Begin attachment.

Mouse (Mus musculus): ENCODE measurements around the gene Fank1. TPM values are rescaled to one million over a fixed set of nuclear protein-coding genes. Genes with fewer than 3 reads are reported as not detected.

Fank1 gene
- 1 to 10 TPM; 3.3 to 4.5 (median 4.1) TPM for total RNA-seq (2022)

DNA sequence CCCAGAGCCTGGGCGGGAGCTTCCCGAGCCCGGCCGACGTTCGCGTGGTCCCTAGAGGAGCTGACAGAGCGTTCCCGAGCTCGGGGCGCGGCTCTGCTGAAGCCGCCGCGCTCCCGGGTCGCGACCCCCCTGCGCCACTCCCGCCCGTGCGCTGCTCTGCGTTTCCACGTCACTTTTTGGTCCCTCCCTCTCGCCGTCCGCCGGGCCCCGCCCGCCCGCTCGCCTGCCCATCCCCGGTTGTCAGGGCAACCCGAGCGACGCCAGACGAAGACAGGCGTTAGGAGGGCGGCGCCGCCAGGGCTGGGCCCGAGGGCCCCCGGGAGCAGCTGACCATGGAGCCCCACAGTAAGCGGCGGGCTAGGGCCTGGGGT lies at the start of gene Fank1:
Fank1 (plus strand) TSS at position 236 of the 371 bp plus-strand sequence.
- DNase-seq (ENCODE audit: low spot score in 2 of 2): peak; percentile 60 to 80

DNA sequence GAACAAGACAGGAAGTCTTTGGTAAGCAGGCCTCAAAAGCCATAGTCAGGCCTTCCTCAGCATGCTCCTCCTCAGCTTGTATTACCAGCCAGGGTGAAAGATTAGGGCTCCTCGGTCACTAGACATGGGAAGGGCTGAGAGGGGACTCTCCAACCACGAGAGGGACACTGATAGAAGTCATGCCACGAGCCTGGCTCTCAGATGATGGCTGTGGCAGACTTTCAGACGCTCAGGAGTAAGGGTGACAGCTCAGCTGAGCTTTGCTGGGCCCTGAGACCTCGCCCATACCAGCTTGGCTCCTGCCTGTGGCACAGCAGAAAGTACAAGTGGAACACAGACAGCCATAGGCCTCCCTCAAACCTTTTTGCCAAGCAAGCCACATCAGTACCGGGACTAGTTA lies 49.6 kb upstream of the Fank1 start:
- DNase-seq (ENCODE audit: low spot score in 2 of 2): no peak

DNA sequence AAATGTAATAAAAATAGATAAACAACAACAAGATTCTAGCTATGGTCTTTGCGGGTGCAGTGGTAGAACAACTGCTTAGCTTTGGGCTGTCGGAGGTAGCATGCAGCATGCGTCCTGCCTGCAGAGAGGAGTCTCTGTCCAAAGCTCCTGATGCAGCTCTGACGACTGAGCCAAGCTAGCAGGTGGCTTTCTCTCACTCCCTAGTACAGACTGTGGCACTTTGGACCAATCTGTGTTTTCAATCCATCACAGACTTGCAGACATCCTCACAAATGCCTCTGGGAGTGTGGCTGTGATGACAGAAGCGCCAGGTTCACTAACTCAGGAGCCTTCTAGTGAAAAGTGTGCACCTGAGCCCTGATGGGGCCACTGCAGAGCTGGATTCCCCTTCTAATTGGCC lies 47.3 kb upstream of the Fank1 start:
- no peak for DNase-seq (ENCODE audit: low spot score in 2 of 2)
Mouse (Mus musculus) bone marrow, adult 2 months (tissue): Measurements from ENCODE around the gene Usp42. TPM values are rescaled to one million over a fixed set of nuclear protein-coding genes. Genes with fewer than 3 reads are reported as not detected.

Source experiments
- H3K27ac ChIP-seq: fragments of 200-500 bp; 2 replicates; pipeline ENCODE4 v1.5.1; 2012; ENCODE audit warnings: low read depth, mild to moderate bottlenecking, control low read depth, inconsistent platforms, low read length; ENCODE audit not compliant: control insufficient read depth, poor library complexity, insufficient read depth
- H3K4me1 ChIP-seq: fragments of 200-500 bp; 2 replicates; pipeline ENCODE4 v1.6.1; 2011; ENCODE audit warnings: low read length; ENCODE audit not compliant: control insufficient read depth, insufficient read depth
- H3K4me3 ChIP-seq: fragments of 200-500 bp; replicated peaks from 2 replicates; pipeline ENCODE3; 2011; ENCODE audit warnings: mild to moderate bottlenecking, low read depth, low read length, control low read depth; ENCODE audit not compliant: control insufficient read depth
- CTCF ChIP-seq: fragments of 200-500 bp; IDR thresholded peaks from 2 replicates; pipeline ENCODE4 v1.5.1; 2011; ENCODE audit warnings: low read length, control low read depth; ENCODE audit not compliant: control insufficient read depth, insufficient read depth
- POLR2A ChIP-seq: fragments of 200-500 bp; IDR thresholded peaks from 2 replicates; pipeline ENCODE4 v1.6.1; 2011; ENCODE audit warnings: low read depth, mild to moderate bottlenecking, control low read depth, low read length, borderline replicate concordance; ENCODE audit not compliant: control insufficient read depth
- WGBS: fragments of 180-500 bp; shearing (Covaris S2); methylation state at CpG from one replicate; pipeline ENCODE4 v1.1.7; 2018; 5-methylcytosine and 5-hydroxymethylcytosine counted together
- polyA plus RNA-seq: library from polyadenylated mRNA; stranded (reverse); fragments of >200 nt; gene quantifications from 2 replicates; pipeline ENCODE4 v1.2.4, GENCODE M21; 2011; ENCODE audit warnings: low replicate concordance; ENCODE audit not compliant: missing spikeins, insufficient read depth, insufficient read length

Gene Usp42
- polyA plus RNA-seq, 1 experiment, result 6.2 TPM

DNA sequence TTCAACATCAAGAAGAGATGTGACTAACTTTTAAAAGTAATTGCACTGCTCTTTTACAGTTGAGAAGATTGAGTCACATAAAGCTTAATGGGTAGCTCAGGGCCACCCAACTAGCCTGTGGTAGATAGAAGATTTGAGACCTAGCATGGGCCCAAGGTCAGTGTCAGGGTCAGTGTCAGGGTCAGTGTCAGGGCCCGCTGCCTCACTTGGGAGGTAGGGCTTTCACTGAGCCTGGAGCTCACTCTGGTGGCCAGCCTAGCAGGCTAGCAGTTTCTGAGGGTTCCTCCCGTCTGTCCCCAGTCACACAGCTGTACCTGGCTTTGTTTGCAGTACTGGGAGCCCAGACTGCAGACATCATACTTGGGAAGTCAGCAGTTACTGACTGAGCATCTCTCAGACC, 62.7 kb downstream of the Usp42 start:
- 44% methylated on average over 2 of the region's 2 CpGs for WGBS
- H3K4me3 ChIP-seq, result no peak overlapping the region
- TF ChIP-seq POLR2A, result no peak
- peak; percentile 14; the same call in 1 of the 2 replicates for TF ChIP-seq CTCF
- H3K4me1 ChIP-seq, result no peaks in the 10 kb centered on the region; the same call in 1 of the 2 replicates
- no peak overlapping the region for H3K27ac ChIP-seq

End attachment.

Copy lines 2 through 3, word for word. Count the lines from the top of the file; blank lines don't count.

Fank1 gene
- 1 to 10 TPM; 3.3 to 4.5 (median 4.1) TPM for total RNA-seq (2022)